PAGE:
Time period of simple pendulum with varying mass

How do you find time period as a function of time for a simple pendulum that is in the form of a hollow sphere that is filled with mercury and there is a hole in the bottom through which the mercury is constantly falling at a fixed rate? I tried creating a function for the time period to check how it varies with the mass of mercury, but I had too many variables.

EDIT: This question was a concept based multiple choice question in my homework book. The option were time period becomes erratic, time period increases, time period decreases, time period first increases then decreases.

• Could you write your trial functions? It will help us point you in the right direction. Commented Oct 10, 2013 at 14:08

The center of mass of the system consisting of the bob and the mercury inside it shifts downward, effectively increasing the length. However, the final position of the center of mass after all the fluid has drained out is at the center of the bob, so the center of mass shifts up again after some time. Thus, the time period first increases due to the effective increase in length, then decreases since the center of mass shifts back to the center of the bob.

I might be misunderstanding something, so please correct me if that is true.

But I think you're missing a basic fact about pendulums.

Have a look at the equation of a basic pendulum on wikipedia. In the differential equation, the mass $m$ does not appear:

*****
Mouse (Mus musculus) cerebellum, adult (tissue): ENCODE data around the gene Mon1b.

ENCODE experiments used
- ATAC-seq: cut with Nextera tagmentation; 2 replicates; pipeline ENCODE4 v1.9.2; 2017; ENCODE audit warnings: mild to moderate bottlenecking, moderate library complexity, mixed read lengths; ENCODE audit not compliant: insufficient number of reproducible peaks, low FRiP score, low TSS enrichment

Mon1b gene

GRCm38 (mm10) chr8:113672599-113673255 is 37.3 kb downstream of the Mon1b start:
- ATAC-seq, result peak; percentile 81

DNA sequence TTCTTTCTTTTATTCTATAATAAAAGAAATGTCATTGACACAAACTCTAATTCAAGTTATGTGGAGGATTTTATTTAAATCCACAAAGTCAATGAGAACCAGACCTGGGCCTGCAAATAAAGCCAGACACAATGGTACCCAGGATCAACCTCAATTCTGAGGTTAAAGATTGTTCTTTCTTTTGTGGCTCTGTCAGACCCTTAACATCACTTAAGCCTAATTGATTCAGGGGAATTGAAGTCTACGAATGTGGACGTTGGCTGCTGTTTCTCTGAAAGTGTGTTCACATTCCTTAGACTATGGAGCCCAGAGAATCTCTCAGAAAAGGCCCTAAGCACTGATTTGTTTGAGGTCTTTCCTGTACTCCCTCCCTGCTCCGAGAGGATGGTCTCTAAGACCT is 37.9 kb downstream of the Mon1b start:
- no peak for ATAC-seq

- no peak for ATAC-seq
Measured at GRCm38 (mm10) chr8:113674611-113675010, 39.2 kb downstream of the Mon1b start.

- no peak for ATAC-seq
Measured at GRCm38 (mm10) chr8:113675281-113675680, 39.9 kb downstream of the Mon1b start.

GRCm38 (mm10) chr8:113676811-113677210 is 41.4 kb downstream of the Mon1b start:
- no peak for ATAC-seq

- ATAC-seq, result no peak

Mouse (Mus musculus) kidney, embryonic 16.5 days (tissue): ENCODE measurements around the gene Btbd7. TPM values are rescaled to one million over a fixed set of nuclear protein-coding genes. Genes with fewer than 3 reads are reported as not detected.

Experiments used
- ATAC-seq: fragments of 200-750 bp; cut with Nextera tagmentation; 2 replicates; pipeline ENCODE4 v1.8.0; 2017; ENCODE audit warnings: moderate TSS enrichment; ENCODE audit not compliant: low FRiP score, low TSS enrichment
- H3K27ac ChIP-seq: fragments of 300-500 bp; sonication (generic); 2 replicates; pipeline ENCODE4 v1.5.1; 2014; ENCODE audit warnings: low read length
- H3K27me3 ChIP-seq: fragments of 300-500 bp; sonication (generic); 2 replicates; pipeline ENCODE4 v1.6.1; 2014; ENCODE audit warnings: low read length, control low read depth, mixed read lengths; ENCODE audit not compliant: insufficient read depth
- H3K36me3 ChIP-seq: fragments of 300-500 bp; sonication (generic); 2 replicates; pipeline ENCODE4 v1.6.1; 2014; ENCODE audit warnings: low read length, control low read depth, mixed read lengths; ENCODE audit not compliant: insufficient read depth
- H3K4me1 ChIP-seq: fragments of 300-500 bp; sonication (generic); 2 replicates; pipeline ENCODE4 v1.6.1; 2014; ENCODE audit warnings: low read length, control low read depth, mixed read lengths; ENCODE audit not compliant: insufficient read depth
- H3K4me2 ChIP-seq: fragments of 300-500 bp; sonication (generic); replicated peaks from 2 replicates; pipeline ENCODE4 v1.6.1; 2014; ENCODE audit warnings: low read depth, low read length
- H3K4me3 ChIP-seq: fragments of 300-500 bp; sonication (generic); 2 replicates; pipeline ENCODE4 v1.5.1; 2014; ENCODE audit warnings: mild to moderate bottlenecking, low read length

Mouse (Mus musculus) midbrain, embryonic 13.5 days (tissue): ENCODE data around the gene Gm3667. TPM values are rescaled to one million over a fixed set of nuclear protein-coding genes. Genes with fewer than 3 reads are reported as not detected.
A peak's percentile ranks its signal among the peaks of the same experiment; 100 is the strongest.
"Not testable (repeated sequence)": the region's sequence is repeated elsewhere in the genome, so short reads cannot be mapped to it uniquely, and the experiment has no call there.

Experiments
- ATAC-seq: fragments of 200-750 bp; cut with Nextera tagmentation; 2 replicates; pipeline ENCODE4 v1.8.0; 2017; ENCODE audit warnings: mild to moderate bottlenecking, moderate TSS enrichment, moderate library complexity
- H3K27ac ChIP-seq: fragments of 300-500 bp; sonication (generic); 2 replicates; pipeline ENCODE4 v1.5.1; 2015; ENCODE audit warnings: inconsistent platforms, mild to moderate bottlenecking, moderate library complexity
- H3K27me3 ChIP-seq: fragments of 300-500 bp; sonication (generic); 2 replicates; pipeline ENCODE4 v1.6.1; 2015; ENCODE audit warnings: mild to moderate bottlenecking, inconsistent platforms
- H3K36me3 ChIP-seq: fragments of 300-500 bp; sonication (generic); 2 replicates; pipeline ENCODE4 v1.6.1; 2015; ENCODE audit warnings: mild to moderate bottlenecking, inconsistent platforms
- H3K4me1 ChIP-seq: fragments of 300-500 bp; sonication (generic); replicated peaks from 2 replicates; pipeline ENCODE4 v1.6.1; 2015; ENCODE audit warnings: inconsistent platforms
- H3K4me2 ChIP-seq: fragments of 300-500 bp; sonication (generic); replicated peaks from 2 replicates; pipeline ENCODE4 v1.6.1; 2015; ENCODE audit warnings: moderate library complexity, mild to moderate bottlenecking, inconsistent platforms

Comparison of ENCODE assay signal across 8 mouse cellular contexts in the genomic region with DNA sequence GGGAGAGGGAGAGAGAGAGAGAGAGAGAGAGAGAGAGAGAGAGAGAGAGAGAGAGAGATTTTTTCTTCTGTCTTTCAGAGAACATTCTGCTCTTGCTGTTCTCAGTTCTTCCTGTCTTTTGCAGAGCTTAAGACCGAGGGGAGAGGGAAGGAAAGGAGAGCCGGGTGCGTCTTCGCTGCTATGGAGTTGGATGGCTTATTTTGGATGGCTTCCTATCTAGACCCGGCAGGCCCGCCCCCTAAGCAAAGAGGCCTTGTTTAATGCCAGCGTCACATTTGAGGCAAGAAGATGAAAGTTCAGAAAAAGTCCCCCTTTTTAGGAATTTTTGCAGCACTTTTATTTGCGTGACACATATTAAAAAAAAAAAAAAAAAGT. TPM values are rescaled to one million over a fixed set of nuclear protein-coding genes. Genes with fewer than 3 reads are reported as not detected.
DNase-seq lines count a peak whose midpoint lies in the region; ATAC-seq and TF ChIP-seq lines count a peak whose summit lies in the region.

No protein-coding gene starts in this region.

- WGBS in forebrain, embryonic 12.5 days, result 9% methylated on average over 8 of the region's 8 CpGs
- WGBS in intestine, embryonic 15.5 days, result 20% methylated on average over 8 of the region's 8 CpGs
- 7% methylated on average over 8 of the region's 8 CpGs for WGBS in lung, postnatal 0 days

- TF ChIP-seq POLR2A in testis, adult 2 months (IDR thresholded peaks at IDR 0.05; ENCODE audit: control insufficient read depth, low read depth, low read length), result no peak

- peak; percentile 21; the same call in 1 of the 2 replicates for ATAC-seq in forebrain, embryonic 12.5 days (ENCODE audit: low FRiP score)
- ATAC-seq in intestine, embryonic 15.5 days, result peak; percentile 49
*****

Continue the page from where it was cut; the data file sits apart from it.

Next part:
$$\ddot\theta - \frac g L \sin\theta = 0$$

Also have a look at all the derivations on there as well. In all cases, you simply divide the $m$ away somewhere along the line.

Even if you would make $m = m(t)$, you would still be able to divide by $m(t)$ without consequences at some point, proving that your pendulum's period depends only on the string length $L$ but not the bob mass $m(t)$.

So, the period $T$ of your pendulum will be roughly equal to

$$T \approx 2\pi\sqrt{\frac L g}$$

for small initial angles $\theta_0$, and for larger angles,

$$T = 4\sqrt{\frac L g }K\left(\sin\frac{\theta_0}{2}\right)$$

with $K$ the complete elliptic integral of the first kind.

This is of course true for an idealized pendulum. This is all not true for any real-world, physical pendulums that are subject to air drag, finite string elasticity, non-zero string mass, damping, etc. Your mercury might also flow out in a way that produces net forces, changing the situation entirely. However, I assumed you were not going into that kind of detail -- otherwise, we also need a lot more details to get to a decent description of your pendulum.

EDIT

Thanks to Kyle's answer, I realized that there is something I overlooked -- the length $L$ changes as the mass changes.

For any physical pendulum, the pendulum length $L$ is defined to be the string length plus the offset from the point where the string attaches to the bob to the bob's centre of mass. As the CoM changes with $\dot m \neq 0$, it follows that $L=L(t) = L(m(t))$.

Note that you have to be careful in deriving equations here. As I mentioned in Kyle's answer, interpreting Newton's second law

$$\mathbf{F} = d\mathbf{p}/dt$$

as

$$\mathbf{F} = \frac {d(m(t)\mathbf{v}(t))}{dt} \leftarrow \text{ this is NOT Newton's second law}$$

is wrong -- Newton's second law only applies to constant mass systems (see the wiki):

$$\mathbf{F} = m\frac {d(\mathbf{v}(t))}{dt} \leftarrow \text{ THIS is Newton's second law}$$

You must apply Newton's second law to a system of which the mass is constant. That means that for your pendulum, you should consider the entire system, so including the pendulum itself, the mass that is currently falling, all the mass that has already fallen to the ground, etc.

You end up with this: